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Ralph Nader: Stop The Public University Tuition Spiral – OpEd

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Students of California, arise, you have nothing to lose but a crushing debt!

The corporate state of California, ever ready to seize its ideological and commercial hour during a recession, has a chokehold on California’s public universities. With its tax-coddled plutocracy and a nod to further corporatization, the state government has taken the lid off tuition increases big time.

Students of the University of California at Berkeley may pay a proposed $23,000 in tuition by the 2015-2016 school year, up from $11,160 this year (2011) that in turn is up from $2,716 in the academic year 2002-2003. In short, tuition for resident undergraduates has more than quadrupled in ten years.

Before and right after World War II the idea of a public university included a then-called “educational fee” close to zero, from City College of New York to UC Berkeley. Old timers now look back at those days as economic life-savers toward a degree and a productive life for them and the American economy.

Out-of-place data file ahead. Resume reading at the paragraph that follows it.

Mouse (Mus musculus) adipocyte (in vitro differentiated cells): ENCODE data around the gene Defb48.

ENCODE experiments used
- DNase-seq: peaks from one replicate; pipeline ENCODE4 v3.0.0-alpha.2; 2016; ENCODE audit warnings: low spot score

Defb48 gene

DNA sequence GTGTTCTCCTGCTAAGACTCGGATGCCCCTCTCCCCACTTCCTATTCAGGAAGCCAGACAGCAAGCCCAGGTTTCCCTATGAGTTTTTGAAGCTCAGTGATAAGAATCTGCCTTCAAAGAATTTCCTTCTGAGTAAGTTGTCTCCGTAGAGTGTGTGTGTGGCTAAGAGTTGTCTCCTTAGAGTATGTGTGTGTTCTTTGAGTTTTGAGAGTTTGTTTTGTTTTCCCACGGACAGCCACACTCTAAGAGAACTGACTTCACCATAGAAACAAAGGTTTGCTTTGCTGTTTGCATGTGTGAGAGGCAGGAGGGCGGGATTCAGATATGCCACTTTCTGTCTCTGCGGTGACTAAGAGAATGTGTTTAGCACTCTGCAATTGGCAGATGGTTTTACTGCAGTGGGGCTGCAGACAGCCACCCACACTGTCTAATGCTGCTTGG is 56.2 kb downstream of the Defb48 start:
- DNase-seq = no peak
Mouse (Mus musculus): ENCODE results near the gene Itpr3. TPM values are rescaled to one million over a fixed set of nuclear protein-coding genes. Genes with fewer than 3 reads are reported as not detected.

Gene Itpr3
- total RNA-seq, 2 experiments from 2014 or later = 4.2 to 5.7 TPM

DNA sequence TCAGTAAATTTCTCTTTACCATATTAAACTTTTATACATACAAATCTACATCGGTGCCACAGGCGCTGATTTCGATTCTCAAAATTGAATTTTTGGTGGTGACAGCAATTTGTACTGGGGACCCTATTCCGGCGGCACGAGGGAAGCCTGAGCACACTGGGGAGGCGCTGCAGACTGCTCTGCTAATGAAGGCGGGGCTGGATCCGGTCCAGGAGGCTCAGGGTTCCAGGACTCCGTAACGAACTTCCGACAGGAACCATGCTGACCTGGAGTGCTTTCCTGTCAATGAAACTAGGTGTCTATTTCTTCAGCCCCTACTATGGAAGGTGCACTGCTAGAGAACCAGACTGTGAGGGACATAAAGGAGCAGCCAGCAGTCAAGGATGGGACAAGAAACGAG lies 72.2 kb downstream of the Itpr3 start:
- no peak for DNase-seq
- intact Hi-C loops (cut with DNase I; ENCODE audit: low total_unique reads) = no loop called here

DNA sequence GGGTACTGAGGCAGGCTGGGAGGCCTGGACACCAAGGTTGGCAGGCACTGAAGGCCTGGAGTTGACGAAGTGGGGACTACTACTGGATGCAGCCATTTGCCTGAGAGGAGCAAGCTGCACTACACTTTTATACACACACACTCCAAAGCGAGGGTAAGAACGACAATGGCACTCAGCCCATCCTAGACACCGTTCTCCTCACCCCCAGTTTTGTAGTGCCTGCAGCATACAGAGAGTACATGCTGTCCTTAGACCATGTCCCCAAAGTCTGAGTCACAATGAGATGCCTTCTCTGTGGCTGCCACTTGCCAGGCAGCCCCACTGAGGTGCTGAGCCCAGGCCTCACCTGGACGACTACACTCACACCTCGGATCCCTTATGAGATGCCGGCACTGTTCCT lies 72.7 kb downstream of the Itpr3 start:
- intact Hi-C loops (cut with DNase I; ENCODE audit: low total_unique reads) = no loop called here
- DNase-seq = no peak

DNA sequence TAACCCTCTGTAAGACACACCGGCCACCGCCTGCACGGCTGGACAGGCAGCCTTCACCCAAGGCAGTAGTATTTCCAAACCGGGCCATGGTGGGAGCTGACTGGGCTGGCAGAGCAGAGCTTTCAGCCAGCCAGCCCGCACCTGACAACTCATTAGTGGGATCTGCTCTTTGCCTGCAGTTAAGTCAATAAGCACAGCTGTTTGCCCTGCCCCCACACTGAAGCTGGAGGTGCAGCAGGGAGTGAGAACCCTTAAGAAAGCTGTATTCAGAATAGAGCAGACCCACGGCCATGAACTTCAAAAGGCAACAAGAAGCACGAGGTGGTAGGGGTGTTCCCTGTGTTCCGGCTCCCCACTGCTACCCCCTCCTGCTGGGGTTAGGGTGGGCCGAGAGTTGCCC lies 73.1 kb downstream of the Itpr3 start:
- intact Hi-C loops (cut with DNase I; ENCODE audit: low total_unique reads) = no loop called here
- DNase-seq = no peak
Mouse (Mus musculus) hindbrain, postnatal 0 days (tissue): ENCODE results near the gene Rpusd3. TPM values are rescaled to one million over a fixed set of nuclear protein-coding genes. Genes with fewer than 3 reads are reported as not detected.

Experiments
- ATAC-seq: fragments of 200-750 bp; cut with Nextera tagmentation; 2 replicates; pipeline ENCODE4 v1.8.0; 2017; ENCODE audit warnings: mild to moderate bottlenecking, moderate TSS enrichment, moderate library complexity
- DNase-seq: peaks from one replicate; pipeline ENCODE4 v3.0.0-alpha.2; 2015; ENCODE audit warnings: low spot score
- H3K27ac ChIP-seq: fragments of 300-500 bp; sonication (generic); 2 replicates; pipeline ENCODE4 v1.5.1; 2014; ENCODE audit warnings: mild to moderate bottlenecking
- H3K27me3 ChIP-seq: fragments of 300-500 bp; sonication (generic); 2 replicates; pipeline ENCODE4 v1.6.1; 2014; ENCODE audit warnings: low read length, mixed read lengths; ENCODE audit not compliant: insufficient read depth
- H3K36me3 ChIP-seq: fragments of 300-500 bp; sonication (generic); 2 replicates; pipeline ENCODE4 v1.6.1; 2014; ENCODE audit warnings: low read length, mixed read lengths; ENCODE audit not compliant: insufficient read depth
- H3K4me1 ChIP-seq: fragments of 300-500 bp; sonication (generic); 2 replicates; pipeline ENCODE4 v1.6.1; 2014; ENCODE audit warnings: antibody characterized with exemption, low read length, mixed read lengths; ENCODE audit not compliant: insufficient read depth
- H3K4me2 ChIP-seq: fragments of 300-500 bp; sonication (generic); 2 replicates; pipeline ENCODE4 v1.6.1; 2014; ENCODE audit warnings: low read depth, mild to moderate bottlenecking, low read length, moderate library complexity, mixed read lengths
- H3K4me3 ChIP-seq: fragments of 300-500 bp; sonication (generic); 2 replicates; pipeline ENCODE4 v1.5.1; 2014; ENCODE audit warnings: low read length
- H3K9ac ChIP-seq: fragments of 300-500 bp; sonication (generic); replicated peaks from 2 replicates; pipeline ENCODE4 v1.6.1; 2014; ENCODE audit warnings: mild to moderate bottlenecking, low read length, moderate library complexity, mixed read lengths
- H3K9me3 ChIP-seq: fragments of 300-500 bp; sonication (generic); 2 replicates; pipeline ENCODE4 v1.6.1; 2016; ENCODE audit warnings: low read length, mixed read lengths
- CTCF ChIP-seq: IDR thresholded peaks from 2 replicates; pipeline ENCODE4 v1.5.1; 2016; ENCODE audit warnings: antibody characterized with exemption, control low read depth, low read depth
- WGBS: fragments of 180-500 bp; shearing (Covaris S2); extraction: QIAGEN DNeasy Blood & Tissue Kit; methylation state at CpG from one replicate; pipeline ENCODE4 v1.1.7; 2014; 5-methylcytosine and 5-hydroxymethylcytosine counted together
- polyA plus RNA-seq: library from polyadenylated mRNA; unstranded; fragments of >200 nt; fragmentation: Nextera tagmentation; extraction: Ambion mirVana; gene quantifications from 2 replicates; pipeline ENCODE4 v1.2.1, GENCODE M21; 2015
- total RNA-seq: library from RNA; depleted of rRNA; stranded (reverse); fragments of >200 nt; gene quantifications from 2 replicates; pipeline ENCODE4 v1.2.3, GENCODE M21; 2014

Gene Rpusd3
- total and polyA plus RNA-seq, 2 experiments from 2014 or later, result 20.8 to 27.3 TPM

No more. Those gates of opportunity are crumbling at an accelerating pace. More street protests by students are focusing on relentless tuition hikes and years of repaying student debt loans while the rich get richer and the tax cuts for the rich are extended. As Mike Konzcal writes, “One of the Occupy movements’ major objectives is combating the privatization of public higher education and its replacement with a debt-fueled economy of indenture.”